On a Saturday night in Tuscaloosa, Ala., last month, 10,077 people packed Coleman Coliseum to watch what was no ordinary dual gymnastics meet. The Alabama women's team, ranked second in the country, was hosting defending NCAA champ UCLA.
The lead performer sets the tone for a gymnastics team, and in the floor exercises the Crimson Tide led off with a sophomore who isn't the flashiest athlete on the squad but is dedicated and consistent. The 20-year-old business major, who is as solid in the classroom (a 4.0 grade point average through her first three college semesters) as she is performing in the arena, came through. All of her scores counted toward the team's point total, including a personal best 9.825 in the vault, and Alabama scored a big win over the Bruins.
She is Stephanie Kite, the daughter of Tom Kite, who didn't invent dedication and consistency on the PGA Tour but came to symbolize those traits during a highly successful 31-year career as a Tour regular. A man's character is often reflected in his children's, and you can learn all you need to know about Tom through Stephanie and his twin sons, David and Paul, 17.
"Steph has Tom's competitive nature and determination," says Christy Kite, Tom's wife of 26 years. "Tom and I are fairly classic type A personalities. We're organized, we make lists. Tom likes to say, 'If it's not on my calendar, it doesn't exist,' and he means it. Steph is a fantastic student and very well-organized. I guess that's in the genes."
At five Stephanie took a city recreation gymnastics class, liked it and moved on to more advanced programs. As a high school junior she was a Junior Olympic champion in the vault for her Austin club. At Alabama she competes on a deep and talented squad that went 12-3 in dual meets over the winter, lost the Southeastern Conference title to Georgia by one tenth of a point but remained No. 2 in the rankings, behind UCLA, going into this week's NCAA regionals. "It's always exciting toward the end," Stephanie says. "This is what you work for all year."
Her father is thinking the same thing about a tournament next week in Augusta. For the first time in four years, the event is on his calendar. For the first time in four years, the Masters exists for Tom Kite.
It's funny that Kite became the oldest competitor to play his way into the Masters. A stunning final-round 64 in the U.S. Open at Southern Hills last summer lifted him into a tie for fifth and guaranteed him a Masters invitation. "I never thought I'd get back in," Kite says. "I'm proud of that finish at the Open. Tie for the second-lowest round ever shot at a U.S. Open? At 51? The course didn't give up many good scores that week, and I got one of them. I was pretty pleased."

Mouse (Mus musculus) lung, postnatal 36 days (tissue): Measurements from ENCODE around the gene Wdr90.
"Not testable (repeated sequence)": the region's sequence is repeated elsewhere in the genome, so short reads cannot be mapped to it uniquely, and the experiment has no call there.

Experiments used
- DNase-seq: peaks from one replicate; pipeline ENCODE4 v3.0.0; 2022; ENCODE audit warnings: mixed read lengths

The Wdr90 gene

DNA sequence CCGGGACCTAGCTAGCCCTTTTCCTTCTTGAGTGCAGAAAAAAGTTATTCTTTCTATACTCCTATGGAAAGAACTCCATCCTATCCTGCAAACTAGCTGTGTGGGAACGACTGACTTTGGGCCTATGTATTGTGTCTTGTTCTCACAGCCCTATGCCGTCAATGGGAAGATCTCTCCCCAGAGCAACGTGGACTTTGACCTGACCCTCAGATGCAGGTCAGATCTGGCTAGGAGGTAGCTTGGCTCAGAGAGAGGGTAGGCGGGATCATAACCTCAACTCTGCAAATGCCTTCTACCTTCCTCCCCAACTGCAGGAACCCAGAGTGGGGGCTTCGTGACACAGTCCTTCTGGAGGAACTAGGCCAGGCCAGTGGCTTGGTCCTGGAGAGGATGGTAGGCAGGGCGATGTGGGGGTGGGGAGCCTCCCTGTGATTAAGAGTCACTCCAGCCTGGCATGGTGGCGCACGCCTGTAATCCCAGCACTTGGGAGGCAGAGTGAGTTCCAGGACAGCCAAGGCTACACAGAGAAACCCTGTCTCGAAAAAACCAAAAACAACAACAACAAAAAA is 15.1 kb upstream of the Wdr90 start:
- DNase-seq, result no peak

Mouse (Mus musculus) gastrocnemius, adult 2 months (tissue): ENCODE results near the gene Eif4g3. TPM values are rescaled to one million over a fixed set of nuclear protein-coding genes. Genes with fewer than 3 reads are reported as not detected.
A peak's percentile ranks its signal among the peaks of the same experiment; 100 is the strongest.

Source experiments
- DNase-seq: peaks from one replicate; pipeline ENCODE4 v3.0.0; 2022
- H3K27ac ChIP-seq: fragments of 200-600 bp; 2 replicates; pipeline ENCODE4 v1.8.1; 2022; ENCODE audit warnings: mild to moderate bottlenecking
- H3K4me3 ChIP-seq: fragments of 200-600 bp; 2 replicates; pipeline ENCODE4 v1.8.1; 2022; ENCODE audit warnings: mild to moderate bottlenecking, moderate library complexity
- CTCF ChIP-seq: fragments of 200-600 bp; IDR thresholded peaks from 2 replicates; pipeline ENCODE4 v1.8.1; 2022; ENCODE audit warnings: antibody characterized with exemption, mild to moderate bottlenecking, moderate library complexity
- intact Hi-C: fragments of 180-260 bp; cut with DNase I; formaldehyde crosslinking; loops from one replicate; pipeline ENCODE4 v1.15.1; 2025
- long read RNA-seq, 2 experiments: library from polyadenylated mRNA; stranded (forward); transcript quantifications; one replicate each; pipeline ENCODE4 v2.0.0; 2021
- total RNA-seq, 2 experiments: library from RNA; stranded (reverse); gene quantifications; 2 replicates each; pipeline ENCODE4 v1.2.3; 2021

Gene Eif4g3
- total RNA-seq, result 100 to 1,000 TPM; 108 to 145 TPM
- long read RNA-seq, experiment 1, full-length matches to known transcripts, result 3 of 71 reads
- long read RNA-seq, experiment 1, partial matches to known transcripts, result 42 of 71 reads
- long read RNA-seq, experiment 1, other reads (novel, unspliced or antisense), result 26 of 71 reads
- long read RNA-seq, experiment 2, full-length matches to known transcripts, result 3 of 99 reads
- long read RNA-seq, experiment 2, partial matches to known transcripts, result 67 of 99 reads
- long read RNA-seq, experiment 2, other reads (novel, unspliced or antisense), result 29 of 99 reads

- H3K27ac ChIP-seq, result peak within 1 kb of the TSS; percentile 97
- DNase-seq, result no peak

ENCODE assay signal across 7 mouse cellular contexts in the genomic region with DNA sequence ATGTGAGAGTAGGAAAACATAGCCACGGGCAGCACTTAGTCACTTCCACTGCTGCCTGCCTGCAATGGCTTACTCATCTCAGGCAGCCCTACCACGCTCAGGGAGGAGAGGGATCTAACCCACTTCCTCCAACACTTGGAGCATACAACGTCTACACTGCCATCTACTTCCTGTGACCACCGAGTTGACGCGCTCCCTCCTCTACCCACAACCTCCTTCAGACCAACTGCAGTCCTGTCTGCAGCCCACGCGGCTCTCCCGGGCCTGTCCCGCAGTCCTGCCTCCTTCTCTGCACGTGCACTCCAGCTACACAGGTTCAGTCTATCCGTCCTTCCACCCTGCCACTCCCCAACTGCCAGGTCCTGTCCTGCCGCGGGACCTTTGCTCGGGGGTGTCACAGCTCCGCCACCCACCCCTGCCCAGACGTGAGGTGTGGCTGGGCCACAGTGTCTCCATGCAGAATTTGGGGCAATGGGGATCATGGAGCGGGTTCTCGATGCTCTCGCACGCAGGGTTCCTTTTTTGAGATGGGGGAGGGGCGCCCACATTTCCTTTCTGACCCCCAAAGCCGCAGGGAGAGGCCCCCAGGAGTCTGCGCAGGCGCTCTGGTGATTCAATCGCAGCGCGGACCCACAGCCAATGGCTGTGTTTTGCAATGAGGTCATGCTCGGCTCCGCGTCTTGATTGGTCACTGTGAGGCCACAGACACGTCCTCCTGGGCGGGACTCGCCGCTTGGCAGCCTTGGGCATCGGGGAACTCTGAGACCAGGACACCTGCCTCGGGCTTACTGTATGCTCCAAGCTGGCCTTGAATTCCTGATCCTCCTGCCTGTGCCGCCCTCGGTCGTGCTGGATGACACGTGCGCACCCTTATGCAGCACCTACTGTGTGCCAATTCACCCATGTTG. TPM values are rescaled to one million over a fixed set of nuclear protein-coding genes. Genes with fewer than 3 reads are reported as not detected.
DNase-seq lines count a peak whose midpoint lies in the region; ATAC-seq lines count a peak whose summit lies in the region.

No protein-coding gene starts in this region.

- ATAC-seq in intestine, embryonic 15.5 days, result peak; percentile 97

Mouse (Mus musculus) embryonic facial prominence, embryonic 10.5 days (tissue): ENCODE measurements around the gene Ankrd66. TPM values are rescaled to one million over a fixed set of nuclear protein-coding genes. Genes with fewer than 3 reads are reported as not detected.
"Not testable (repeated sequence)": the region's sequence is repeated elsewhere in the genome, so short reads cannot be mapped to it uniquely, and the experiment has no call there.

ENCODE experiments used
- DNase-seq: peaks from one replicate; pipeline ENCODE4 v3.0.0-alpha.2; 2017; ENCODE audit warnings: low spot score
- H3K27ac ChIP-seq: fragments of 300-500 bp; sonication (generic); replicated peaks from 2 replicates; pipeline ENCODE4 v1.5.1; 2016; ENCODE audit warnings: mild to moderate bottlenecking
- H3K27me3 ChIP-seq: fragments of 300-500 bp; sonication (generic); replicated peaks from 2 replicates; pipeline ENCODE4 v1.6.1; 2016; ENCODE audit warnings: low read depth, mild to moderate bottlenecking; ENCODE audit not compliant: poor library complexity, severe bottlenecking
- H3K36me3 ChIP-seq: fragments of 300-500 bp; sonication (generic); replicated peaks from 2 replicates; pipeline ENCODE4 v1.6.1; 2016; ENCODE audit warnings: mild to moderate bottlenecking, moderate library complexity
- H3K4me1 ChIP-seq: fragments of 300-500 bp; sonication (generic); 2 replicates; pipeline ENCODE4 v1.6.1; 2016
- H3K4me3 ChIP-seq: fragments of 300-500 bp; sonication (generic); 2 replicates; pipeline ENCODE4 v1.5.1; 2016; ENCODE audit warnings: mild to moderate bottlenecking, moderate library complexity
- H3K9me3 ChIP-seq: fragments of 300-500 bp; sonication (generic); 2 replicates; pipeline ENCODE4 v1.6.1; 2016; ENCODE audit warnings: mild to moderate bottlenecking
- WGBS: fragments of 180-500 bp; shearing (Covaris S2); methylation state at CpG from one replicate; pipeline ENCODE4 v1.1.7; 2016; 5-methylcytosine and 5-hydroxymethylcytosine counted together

The Open route was one of the few roads left for Kite to take back to Augusta. "I'm sure he needed to get back to the Masters so he could try to win it, not so he could play ceremonially," says Davis Love III, who was mentored by Kite when Love first came on Tour in 1986. "When he was 49, his goal wasn't to be on the Senior tour; it was to make the Ryder Cup team. Tom wants to stay competitive in the majors for the rest of his life. He doesn't want to quit at 55 or 56. He is so determined to get the most out of his game, the way he always has, it's almost hard to believe."
David had a good weekend by any high school junior's standards. He flew to Augusta on a Friday afternoon, hit balls on the Augusta National practice range with his dad and had dinner in the clubhouse. He bunked in one of the club's cabins and the next morning played 18 holes with his dad; Dave Phillips, Tom's coach; and John Harris, a former U.S. Amateur champion who is an Augusta member. Then the foursome played the first 10 holes again, jumped to the par-5 15th and played in to the clubhouse. Father and son hopped on a plane and got to Tuscaloosa in time to watch Stephanie and Alabama knock off UCLA. On Sunday morning David and Tom were back in Augusta for more golf. They got in 27 holes, playing the back nine twice, but couldn't return to Austin without a quick match on the nine-hole par-3 course.
"I asked what he thought of the course," says Christy, "and David said, T knew it was hard, but boy, is it hard!' Dinner at the club, the whole atmosphere—everything. David was definitely awestruck." David, a scratch player, didn't break 80, but he did birdie the par-5 13th hole twice and paired the devilish par-3 12th all three times. When his putt on the 16th green rolled 40 feet past the pin, Harris told him that the greens would be three or four feet faster during tournament week.